Horse in field with Blue Cross team member

How to introduce clicker training to your horse

Clicker training can be a useful aid for teaching your horse. If your horse is new to clicker training, be patient and provide plenty of breaks from training sessions.

You may have heard of clicker training when it comes to dogs, but it’s also a positive way to train horses too. A clicker helps your horse to link the desired behaviour with the reward.

Clicker training can be carried out alongside your current training to improve results, as it helps to make communication between you and your horse much clearer. Once you and your horse are comfortable with clicker training, you can use it to guide and train your horse in a variety of situations.


If you do not have a clicker or have your hands full, you can also click with your tongue or use your voice for an enthusiastic “yes!”.

What you’ll need

  • Clicker with a wrist strap (optional)
  • Treats (treats)
  • Bum bag to place the treats in and to keep your hands free (optional)

When clicker training your horse, you’ll need to use their favourite reward. This ensures they have a positive experience during training sessions. Some horses may prefer a good scratch on the withers, while others may be more motivated by food. If you’re using treats, be sure to feed your horse away from your bum bag so they cannot steal any.


When giving your horse treats, ensure they are a suitable size to avoid choking. Carrots or other vegetables cut up into discs can easily become stuck in the oesophagus.

How to start clicker training your horse

Teaching your horse how you’d like them to behave during training is a great way to ease into clicker training. It’s important for your horse to not nudge or sniff at the treat bag. Instead, they should look straight ahead and politely wait for the treat to come to them.

When you click and reward this behaviour, you’ll help your horse to understand that the clicker is used for training and is not just associated with food.


Keep training sessions short to prevent your horse from getting bored or frustrated. Stick to no more than 10 minutes and ensure your horse has a sufficient break after training.

  1. Stand to one side of your horse by their shoulder. This is so that you can easily move out of the way if needed.
  2. Take a treat from your bum bag and hold it in your hand. In the other hand, hold your clicker.
  3. Every time your horse tries to get the treat from your hand, ignore them. Make sure they do not get the treat.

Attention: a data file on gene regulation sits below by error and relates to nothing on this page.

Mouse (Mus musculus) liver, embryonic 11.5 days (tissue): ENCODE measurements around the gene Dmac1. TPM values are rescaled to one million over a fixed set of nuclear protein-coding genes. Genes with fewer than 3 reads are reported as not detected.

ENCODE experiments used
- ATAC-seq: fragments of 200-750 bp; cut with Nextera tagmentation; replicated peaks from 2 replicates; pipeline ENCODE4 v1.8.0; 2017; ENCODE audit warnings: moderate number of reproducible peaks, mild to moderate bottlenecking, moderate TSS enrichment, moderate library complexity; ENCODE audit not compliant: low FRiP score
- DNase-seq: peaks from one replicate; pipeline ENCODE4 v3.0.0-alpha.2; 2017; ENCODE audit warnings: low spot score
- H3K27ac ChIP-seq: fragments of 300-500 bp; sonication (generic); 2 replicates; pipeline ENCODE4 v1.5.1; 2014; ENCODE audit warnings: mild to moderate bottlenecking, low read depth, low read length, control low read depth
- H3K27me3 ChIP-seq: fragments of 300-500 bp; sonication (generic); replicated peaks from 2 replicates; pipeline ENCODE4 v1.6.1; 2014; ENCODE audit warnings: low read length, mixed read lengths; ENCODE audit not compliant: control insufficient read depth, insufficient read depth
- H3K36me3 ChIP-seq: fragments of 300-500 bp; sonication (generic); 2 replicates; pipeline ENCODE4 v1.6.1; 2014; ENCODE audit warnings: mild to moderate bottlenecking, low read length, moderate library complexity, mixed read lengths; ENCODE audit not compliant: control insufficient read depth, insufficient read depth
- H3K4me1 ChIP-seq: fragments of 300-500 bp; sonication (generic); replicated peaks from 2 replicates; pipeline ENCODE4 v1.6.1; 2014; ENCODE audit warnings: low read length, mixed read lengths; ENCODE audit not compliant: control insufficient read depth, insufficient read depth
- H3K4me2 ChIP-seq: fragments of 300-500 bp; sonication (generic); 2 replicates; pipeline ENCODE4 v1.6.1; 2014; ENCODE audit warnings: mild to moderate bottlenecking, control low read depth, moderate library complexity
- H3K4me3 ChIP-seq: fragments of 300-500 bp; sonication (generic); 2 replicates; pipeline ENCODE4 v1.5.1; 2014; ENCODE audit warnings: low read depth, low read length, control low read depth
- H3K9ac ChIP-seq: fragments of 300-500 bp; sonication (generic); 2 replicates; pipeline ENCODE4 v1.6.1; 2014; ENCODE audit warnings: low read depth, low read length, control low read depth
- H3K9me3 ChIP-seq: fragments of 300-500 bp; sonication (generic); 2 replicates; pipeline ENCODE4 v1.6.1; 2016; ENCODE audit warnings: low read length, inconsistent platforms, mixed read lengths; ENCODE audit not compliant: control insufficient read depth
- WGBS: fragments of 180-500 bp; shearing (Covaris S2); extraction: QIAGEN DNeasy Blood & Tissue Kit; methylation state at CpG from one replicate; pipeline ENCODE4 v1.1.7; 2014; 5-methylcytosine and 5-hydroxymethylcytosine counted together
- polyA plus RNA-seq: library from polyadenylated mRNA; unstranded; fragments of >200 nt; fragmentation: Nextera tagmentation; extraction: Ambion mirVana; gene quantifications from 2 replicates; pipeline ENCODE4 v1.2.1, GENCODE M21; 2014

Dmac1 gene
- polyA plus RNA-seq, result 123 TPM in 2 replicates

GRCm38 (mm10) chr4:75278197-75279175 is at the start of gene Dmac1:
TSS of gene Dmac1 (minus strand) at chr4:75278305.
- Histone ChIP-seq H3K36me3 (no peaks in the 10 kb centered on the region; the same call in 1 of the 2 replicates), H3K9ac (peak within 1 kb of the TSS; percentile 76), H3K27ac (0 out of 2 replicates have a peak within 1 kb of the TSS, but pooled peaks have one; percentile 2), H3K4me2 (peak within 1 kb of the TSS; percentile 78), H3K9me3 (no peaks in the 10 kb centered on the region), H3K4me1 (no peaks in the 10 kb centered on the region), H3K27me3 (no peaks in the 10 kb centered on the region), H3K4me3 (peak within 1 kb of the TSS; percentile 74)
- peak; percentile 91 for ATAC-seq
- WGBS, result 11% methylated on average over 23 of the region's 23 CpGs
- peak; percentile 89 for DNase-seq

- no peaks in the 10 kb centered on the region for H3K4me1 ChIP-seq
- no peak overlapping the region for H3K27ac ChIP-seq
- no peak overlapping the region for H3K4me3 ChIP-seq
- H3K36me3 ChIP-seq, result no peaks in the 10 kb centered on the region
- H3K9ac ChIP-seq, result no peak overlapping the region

4. As soon as your horse gives up and looks away, click using your clicker and instantly give them the treat.
  5. Repeat the previous steps, making sure to switch sides of your horse. This will help them understand that you want them to wait for the food come to them, not that you just want them to look straight when you stand on a certain side of them.


If your horse is getting bored or frustrated, stop the training session and give them space. If they do not understand what you’re asking, go back a step until they are more confident in the objective.

How to continue clicker training

Once your horse understands the basics of clicker training, you can begin to introduce the clicker to your normal training routine.

This will take some careful thought about what you want to teach your horse. Another simple way to use clicker training with your horse is by teaching them to target an object.

Once you’ve decided on your next goal, you’ll need to break down the training step by step. For example, if you want to teach your horse to target you can:

  1. show your horse an object, but do not touch their nose with it
  2. when your horse touches the object with their nose, click and reward them
  3. repeat step two until your horse is confidently touching the object with their nose
  4. hold the object at different levels once your horse is confidently touching the object at nose level. Add the verbal cue “touch”.

More on target training

If your horse is more familiar with clicker training, you can use it to guide them through unfamiliar situations, such as loading onto a trailer.

Page details


• 27 March 2024

Next review

• 26 March 2027

Approved by
Grace Shayler

Horse Welfare Supervisor (Training)